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“The trading desk is surrounded by glass. I work in a fishbowl. I’m in the middle of a newly renovated office on Park Avenue . . . As the opening bell rings, every muscle in my body clenches. I sit upright and try to focus on the eight computer screens in front of me. There are 25 orders on my desk, each from five to 10 million dollars and involving some sort of investment decision. My head throbs.”

In his book The Buy Side: A Wall Street Trader’s Tale of Spectacular Excess, Turney Duff tells his story, in memoir form, of a Wall Street cocaine addict turned published author, and that quote above is just the beginning.

The Picture Is Painted

The life of a high-pressured, highly-successful money manager shows how the world of trading is lined with addiction (pun intended.) “I’m on the buy side,” Duff tells a impossible-to-get-into restaurant in Manhattan. She stares back, puzzled, as Duff expects to be seated right away. In the Wall Street trading industry, “the buy side” is the best side. As the head trader at one of the largest hedge funds in the world, Turney Duff was on “the buy side” which is said to be as close to royalty as you can get in the United States.

In his own words, Duff says, “You’re on every guest list, the tab is always picked up, and you’re invited everywhere by your new ‘best’ friends.” He goes on to disclose his “celebrity” life of, “private jets, floor seats, limousines, and parties.” Everyone wants to be around you because you are partying, seemingly living the dream life, and holding tons of money and all of the power.

Life Was Not Sweet

Life seems sweet, but a whirlwind of addiction cannot sustain for long. What goes up must come down, and Duff speaks firsthand of the truth in that statement. He recounts nights of drinking and drugging for hours into the next day. He was making more money than he needed, and that lead to his cocaine habit.

The high of quick deals that yield large amounts of money, the high of cocaine to work the long hours required, and the high of constantly seeking the next high forces anyone to come crashing back down to Earth. His habit became his addiction, and his life suffered. He lost his girlfriend and had to leave his larger-than-life job to save his life.

Going To Rehab

Turney Duff went to rehab. As you can imagine, the life he was living makes for a titillating book, but what readers may fail to see is that he was slowly killing himself to keep up with the official and unofficial job description of a Wall Street buy-side trader.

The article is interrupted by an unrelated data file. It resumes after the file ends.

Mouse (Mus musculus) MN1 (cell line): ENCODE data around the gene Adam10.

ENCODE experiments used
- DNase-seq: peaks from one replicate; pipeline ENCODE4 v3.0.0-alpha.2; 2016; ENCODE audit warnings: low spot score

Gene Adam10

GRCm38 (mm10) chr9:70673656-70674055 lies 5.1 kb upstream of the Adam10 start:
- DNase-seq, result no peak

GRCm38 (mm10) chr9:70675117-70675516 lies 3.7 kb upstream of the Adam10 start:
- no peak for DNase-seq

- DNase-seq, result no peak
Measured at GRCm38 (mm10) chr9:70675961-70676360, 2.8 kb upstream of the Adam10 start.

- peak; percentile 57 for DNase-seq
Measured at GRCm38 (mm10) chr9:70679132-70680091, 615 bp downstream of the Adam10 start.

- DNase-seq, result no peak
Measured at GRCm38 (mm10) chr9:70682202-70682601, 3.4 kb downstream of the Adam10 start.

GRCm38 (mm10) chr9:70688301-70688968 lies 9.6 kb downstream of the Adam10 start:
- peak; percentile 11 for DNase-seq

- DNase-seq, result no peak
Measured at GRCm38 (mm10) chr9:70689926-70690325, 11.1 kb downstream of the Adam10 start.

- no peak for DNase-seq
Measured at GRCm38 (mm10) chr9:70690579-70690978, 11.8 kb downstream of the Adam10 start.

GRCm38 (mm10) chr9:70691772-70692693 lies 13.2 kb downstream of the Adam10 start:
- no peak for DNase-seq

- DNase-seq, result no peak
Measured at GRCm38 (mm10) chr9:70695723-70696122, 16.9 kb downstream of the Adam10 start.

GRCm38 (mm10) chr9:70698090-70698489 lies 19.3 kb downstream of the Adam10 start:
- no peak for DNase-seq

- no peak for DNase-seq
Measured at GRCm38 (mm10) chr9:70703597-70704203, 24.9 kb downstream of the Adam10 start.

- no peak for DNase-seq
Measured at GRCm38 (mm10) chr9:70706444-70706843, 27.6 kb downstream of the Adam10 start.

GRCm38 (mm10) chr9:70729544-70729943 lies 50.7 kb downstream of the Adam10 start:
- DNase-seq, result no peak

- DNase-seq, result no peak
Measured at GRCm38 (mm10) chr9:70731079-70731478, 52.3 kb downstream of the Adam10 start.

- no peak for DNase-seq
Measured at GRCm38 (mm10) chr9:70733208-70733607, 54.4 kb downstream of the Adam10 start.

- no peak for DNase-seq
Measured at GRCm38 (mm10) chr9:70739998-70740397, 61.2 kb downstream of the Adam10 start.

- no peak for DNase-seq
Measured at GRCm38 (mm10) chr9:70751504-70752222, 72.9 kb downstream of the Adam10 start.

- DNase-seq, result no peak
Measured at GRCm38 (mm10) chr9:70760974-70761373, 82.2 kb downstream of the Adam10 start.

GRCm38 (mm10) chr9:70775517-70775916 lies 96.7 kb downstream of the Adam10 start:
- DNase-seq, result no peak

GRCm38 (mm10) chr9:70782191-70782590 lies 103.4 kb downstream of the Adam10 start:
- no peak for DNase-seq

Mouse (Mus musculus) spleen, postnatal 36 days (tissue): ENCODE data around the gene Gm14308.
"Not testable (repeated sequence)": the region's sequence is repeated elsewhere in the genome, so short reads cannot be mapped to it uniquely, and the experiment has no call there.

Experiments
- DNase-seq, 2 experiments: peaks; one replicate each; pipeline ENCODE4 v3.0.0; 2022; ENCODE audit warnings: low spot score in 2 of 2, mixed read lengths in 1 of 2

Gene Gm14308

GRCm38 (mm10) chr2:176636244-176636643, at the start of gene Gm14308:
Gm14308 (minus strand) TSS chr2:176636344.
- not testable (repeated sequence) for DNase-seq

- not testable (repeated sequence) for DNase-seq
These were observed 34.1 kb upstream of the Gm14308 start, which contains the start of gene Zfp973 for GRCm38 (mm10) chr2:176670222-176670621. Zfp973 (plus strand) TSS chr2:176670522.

Money is great; it affords you many things in this life, but at what point is it a problem? If you can buy hookers and cocaine night after night, where do you draw the line? When you become addicted to cocaine, or any other substance, as will always happen because addiction is progressive, you are unable to draw your own lines anymore. As a grown man working on Wall Street, you are out of control. It seems your life will come down to 3 options: rehab, jail, or death. Simple as that.

Millions Are Addicted

Millions of people are addicted to something, and many argue that everyone has at least a mild addiction to a person, place, thing, activity or feeling. Are people who are predisposed genetically to addiction, and who live for the next exciting thrill attracted to the world of trading? Could the connection between Wall Street and cocaine be less than coincidental?

Turney Duff is showing the masses what his life was like, and how he went from a Wall Street cocaine addict to a published author.

How many more traders like him will choose rehab before one of the other two options is chosen for them?

About the Author: Jared Friedman is an addiction expert from his time spent as quality improvement manager for Sovereign Health a dual diagnosis treatment center Keep up with Jared Friedman and his work on Twitter @sovhealthofca.


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